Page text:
Congregations Grow through Ridder: Churches Learning Change
By Tim Poppen
Ridder: Churches Learning Change is expanding in the Synod of the Heartland as new churches join in. Formerly called Ridder Church Renewal, the intensive multi-year process includes leadership development for pastors and a team of other church leaders. It is an opportunity for personal transformation that in turn sets the stage to transform a community.
“It’s a process to help us see how God has been working in the past and how he will work in the future,” says Mike Altena, pastor of American Reformed Church in Luverne, Minnesota. “We put together a team that would journey together to help our church and each other live on mission.”
Ridder: Churches Learning Change differs from other church renewal programs in that it starts with the individual. It helps to assess where each participant is in his or her walk with God and how each person functions within the various systems of church and community.
The process has clarified some of the places where American Reformed needs to grow: “The church has two arms,” says Altena. “One arm cares [for] and loves and takes care of one another. The other arm reaches out into the community to serve the lost and broken world. But we often are resistant and find ways not to go. Ridder has given us a platform to examine our resistance to going and why we fear that.”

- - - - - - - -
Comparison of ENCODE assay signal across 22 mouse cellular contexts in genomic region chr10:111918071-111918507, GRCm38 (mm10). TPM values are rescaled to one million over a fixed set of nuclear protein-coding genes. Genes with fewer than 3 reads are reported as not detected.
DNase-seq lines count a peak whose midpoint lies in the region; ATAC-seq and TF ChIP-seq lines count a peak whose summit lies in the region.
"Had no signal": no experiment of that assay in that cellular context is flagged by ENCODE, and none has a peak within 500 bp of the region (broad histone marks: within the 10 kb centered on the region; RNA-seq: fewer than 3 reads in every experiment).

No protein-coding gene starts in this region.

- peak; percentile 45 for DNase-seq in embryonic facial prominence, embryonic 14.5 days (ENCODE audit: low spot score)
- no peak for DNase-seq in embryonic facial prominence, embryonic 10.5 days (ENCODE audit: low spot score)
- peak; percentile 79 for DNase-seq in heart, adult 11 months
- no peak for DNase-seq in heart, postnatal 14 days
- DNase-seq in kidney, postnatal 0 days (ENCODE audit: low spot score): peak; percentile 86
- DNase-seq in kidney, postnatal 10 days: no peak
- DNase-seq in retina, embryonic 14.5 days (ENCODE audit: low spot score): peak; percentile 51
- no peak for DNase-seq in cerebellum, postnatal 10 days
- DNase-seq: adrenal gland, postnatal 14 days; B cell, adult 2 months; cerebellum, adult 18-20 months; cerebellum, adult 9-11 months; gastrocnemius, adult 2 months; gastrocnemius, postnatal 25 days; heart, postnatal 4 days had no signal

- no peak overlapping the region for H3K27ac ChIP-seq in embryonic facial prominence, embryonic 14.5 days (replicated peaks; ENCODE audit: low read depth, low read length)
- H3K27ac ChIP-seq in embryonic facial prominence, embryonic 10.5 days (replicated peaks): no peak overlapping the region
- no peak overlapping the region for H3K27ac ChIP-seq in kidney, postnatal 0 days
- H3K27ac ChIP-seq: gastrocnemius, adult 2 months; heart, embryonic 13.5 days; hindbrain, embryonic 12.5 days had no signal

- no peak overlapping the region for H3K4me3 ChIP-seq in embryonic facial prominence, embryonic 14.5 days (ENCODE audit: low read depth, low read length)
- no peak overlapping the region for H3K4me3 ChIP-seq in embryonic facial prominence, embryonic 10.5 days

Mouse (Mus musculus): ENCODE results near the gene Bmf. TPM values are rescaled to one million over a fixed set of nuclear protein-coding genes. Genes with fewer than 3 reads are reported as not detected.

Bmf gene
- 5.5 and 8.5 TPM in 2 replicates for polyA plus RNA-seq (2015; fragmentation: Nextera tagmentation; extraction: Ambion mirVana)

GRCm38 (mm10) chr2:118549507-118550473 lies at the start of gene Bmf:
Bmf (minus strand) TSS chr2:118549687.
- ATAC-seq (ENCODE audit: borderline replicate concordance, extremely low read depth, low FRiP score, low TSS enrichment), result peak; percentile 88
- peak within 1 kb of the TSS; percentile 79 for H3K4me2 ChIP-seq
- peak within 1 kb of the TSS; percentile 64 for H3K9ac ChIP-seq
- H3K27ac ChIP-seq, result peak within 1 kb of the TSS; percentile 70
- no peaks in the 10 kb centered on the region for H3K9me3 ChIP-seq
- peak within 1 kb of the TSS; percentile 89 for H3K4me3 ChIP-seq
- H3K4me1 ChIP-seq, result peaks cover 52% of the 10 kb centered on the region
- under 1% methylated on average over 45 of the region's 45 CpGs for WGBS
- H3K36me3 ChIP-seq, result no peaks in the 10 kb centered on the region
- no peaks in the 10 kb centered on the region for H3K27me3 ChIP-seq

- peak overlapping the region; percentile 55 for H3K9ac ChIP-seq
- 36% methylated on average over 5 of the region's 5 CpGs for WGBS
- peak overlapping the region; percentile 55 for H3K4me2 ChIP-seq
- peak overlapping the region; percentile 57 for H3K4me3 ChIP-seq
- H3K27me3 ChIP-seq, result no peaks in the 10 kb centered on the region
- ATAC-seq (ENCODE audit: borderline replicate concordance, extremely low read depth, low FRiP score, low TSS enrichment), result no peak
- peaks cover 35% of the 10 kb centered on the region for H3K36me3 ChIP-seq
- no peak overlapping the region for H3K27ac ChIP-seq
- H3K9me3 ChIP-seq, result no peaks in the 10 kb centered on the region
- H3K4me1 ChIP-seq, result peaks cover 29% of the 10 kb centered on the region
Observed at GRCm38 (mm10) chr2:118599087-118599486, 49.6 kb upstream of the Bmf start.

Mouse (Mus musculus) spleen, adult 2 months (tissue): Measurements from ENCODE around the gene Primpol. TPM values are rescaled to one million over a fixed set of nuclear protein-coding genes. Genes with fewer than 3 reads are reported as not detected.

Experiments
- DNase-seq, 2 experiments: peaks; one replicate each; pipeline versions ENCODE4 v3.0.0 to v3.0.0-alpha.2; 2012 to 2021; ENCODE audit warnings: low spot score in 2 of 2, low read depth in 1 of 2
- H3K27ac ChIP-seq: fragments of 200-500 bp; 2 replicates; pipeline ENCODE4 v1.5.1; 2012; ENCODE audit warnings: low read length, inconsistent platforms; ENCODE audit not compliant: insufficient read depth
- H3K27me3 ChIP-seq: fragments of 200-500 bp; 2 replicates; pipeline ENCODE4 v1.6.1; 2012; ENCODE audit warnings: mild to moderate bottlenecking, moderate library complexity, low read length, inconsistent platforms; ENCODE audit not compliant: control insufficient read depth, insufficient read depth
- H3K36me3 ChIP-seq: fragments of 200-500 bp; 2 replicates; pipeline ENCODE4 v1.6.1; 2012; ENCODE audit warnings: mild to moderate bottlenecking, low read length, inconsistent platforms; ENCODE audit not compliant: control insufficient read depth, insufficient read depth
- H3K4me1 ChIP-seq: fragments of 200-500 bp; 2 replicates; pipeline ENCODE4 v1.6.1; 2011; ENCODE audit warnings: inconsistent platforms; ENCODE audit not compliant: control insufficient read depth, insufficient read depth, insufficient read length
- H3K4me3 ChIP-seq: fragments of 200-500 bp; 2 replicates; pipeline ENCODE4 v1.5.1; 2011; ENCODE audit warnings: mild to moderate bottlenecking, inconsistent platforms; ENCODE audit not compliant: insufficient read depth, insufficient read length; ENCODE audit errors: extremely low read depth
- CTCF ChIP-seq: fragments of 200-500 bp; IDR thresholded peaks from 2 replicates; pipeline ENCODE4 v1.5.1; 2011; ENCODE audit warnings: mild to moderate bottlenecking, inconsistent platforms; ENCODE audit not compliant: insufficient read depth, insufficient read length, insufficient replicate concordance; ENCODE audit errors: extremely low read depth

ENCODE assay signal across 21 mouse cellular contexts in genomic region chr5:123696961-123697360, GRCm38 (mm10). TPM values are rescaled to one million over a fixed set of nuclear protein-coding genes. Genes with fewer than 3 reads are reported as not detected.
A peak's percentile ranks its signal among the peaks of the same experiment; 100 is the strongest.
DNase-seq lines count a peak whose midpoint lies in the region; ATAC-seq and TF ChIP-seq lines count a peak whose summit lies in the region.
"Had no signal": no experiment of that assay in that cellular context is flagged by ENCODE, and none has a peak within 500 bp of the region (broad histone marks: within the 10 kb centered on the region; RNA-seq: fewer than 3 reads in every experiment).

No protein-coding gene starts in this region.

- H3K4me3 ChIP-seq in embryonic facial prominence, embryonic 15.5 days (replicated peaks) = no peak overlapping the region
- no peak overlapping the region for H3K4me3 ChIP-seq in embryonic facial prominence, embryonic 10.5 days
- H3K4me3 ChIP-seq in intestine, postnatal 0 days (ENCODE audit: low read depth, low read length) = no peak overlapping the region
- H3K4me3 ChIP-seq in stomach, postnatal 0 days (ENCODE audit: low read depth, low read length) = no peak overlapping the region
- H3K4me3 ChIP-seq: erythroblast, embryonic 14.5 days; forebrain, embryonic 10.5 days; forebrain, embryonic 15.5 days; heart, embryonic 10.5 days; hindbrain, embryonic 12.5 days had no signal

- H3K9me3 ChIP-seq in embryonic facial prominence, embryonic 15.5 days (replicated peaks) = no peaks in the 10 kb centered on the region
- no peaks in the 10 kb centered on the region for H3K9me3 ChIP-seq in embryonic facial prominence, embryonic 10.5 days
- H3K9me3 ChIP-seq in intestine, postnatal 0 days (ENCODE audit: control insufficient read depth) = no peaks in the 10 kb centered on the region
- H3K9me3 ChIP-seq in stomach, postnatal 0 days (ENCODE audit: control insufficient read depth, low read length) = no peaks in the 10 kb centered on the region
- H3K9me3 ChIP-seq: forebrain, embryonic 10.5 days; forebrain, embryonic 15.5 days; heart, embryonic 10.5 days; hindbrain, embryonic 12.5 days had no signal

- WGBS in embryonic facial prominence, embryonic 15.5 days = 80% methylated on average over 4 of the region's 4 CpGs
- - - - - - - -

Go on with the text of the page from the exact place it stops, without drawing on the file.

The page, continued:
Twice a month, the group gathers to reflect on where they have been in the past and where God wants them to be in the future. Ridder provides the strategy to effect change at the right time and the tools to help get there.
People participating in Ridder: Churches Learning Change have become more engaged in all aspects of their lives: at church, at work, and at home. The process has transformed the way they interact with employees and customers in the workplace, and it’s affected the relationship they have with members of their families.
“Ridder has me build relationships with people and see the value in people that don’t have a Christian background,” says George Bonnema, one of the Ridder participants at American Reformed. “It’s made me ask the questions, ‘How can we reach them? What can we teach them? What can they teach us?’ As I continue to grow, I have found myself getting into community outreach situations that previously I would never have considered because I now feel encouraged and empowered to use what small abilities I have to live on mission.”
Since Ridder: Churches Learning Change is a process and not a program, it doesn’t start on day one and finish on some future date. It’s continual. It doesn’t stop. The fruits of the process don’t show up at the same time for everyone. No single formula works in all situations. Ridder is designed to allow each person and church to determine its own pathway.
“It’s opening my eyes to the challenges before our church,” Bonnema says. “I don’t have answers. But I do believe that with discretion and God’s leading, we will find those answers. It won’t be a quick fix, but [God has] called us to this process, and I feel that Ridder is a good tool for us.”
Altena sums it up this way: “Ridder is providing the tools to move us from living a complacent life where we think we’re doing okay to living out the call that God has placed on our lives.”
Visit www.heartlandsynod.org and click on “Ridder Taste and See Registration” to hear from churches across the synod about their experience in the Ridder: Churches Learning Change process.
Tim Poppen is media specialist for the Synod of the Heartland.
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